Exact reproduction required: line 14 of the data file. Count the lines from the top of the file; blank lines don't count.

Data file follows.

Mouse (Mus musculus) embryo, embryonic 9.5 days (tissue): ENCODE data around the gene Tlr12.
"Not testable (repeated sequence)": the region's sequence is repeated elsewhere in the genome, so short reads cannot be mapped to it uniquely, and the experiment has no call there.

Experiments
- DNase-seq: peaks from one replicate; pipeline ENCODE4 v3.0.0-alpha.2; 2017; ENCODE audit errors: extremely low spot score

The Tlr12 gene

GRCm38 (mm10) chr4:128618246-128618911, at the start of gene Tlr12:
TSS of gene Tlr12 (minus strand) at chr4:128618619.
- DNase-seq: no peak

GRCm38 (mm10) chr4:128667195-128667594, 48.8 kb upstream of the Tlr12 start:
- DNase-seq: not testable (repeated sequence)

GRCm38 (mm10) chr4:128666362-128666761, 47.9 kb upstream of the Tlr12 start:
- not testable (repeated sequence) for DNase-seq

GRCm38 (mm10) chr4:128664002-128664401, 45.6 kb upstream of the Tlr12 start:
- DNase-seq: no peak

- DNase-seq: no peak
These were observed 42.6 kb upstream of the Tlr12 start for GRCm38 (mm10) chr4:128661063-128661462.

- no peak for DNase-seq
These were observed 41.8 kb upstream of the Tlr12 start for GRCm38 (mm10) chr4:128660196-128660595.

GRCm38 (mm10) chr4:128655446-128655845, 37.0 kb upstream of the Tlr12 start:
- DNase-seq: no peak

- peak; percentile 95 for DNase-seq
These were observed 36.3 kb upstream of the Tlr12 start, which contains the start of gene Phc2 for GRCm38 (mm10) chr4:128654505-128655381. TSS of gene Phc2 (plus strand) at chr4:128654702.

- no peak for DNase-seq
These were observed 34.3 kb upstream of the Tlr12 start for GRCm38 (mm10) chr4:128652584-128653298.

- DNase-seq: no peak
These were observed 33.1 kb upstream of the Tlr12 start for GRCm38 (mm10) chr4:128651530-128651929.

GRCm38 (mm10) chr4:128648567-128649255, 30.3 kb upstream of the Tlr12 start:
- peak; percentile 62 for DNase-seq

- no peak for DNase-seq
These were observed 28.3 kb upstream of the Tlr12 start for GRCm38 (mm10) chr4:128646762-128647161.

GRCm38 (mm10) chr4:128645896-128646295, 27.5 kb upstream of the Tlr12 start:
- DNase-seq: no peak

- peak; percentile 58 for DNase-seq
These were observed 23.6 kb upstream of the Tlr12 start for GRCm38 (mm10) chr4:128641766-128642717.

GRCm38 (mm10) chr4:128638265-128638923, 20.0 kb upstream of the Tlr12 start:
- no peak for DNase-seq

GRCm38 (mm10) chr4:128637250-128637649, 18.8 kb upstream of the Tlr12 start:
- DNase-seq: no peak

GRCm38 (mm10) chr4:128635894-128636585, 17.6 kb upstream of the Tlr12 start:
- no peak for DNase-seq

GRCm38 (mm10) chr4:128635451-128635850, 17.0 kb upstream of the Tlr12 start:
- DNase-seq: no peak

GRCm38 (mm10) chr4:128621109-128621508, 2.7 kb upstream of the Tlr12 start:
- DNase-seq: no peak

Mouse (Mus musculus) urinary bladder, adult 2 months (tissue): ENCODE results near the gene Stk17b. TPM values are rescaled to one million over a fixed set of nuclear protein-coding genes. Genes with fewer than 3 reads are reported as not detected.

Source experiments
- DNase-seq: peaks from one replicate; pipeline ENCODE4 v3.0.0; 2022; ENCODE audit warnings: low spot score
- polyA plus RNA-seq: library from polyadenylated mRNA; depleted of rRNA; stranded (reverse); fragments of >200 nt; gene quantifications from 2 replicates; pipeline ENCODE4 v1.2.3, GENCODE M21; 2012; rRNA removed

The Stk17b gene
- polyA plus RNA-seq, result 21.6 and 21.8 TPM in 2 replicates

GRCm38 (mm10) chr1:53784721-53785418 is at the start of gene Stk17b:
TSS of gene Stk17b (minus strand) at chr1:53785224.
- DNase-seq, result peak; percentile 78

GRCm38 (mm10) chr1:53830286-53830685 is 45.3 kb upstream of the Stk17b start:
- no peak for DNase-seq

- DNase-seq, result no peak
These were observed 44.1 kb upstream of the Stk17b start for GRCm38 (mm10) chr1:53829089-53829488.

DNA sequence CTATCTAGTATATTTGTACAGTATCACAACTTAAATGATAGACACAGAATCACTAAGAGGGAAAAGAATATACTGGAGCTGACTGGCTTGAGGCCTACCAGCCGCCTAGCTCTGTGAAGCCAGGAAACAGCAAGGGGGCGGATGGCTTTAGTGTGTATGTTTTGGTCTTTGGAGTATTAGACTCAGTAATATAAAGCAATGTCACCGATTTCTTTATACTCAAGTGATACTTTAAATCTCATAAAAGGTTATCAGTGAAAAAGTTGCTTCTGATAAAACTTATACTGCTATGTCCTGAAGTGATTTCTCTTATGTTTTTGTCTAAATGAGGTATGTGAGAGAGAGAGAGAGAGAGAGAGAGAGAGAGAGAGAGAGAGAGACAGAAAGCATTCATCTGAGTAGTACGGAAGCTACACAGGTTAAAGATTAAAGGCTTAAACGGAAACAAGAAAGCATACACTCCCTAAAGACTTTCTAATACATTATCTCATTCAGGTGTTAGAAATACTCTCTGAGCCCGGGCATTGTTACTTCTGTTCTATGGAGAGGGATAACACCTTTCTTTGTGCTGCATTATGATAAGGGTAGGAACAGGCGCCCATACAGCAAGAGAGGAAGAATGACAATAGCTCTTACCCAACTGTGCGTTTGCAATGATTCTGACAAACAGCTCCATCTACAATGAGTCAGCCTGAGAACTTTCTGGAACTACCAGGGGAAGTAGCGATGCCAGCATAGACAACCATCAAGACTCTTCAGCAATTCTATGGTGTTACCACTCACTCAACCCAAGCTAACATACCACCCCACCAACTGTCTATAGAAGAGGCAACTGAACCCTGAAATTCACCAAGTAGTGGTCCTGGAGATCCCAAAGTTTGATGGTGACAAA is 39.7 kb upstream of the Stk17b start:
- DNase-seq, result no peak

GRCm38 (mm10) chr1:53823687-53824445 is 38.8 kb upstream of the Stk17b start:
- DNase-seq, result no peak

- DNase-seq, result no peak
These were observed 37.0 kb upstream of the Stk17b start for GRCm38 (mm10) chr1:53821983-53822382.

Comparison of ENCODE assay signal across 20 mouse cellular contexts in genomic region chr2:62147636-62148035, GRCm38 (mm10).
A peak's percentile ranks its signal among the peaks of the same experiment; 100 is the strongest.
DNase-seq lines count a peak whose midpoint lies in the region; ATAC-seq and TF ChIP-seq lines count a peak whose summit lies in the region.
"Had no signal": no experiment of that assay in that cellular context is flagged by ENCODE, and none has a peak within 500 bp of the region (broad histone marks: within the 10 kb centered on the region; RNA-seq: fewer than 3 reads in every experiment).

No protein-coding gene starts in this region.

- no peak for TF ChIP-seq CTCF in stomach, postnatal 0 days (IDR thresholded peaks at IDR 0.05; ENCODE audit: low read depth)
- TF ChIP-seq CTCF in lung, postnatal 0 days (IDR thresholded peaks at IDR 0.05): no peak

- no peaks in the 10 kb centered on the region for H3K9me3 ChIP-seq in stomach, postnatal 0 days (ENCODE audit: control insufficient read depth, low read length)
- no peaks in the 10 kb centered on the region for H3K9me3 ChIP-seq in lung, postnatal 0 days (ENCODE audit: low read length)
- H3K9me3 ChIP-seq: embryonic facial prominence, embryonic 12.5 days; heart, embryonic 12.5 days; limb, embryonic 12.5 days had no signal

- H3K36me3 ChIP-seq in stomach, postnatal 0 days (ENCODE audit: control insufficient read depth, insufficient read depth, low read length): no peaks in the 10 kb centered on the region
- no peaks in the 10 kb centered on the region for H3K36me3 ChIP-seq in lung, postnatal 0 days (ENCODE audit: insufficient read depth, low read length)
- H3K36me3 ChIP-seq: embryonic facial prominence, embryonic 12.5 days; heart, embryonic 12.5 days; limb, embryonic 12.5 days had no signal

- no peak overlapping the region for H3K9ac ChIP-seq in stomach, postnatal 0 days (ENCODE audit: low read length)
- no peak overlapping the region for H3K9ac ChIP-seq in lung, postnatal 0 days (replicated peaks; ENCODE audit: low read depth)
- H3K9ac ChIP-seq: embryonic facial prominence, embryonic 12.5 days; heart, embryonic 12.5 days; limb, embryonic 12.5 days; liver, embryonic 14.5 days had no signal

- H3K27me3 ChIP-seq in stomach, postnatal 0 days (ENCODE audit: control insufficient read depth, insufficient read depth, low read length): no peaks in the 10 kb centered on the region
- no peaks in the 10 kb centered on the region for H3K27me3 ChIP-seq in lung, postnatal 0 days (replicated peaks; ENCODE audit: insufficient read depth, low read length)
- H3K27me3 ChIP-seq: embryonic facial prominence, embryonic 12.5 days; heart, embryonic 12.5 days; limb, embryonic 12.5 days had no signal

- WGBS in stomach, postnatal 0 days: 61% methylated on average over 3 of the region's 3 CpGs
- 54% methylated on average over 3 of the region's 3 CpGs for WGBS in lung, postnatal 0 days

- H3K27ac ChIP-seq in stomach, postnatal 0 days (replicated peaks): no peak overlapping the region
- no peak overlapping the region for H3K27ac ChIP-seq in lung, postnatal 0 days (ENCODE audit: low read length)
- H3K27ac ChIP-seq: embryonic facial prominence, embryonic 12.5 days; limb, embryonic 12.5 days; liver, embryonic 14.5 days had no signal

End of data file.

- DNase-seq: no peak